The Switchblade flying car draws its name from how its wings pop out from its body when it transforms from a road vehicle to a flying machine, a process the manufacturer says takes only three minutes.
Most states classify three-wheelers like Switchblade as motorcycles for registration purposes, though whether you need a car or motorcycle license to drive it varies from state to state.
In the air, the Federal Aviation Administration is in charge, and they classify Switchblade as an Experimental/Homebuilt aircraft. You need a regular pilot's license to fly it.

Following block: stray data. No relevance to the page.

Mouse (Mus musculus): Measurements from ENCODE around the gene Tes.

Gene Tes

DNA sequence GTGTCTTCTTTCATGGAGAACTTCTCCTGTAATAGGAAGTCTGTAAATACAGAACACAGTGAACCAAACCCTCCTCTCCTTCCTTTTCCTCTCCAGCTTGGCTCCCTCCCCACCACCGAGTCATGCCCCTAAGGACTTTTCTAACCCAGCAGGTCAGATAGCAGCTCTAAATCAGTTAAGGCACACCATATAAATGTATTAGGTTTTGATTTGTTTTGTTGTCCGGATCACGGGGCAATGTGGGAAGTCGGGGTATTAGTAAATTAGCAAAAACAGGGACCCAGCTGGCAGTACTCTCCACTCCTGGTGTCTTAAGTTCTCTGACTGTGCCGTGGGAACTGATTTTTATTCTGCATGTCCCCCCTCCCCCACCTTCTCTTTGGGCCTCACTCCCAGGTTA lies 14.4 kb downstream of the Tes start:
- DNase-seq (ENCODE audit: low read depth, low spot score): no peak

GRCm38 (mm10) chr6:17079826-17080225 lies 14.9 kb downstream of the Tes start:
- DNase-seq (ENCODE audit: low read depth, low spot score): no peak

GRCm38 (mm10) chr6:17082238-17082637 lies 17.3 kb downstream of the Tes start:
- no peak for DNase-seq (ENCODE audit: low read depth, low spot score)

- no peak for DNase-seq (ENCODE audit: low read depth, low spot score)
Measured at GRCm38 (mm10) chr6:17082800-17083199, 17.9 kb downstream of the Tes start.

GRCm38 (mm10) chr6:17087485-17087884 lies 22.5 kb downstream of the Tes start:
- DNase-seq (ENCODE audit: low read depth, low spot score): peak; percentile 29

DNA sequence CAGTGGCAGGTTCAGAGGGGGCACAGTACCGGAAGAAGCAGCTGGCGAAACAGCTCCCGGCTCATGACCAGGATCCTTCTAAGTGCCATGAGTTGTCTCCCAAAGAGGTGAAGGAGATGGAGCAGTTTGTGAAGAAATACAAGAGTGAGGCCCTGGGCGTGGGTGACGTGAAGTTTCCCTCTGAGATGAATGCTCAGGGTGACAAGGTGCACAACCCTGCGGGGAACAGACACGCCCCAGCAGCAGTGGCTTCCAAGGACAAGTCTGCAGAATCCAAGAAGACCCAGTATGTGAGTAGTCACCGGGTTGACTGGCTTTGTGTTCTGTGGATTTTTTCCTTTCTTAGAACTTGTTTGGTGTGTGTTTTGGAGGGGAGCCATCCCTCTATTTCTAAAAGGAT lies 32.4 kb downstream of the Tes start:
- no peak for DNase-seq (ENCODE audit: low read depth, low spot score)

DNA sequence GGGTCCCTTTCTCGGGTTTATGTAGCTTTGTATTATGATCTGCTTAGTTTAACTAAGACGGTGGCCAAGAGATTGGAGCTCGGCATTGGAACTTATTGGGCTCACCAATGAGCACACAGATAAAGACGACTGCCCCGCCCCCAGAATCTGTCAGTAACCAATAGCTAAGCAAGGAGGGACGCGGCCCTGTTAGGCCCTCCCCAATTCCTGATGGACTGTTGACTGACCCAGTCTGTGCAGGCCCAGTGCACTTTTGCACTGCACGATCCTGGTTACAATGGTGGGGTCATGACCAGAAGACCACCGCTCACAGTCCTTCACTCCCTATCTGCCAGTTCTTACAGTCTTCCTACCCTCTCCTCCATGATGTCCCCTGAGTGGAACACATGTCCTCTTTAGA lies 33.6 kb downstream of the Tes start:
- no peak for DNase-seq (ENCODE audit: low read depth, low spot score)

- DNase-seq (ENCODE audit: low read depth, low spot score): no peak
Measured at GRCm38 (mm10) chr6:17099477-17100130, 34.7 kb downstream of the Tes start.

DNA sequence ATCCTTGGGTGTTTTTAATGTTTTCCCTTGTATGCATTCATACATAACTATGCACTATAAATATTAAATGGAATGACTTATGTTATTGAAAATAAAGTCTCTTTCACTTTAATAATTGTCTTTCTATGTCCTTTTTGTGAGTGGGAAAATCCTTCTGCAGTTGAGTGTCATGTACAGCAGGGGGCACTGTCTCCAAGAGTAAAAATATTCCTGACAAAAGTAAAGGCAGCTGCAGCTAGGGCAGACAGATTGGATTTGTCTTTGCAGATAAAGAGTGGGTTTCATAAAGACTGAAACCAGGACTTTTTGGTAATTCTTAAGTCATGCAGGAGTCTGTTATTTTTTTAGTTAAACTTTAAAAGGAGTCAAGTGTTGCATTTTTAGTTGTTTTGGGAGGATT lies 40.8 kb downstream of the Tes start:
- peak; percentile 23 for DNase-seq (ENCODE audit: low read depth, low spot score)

The 190-horsepower four-cylinder gas engine provides excellent performance on the road thanks to Switchblade's low 1,750-lb. weight with occupants aboard. Top speed exceeds 125 mph. In the sky, it cruises at 160 mph, with a top speed near 200 mph and a range of 450 miles.
Unlike actual motorcycles, Switchblade has front and rear crumple zones and rollover protection. Surely it will be better to not test the crash protection while flying. The first Switchblade should be completed by about April 2018.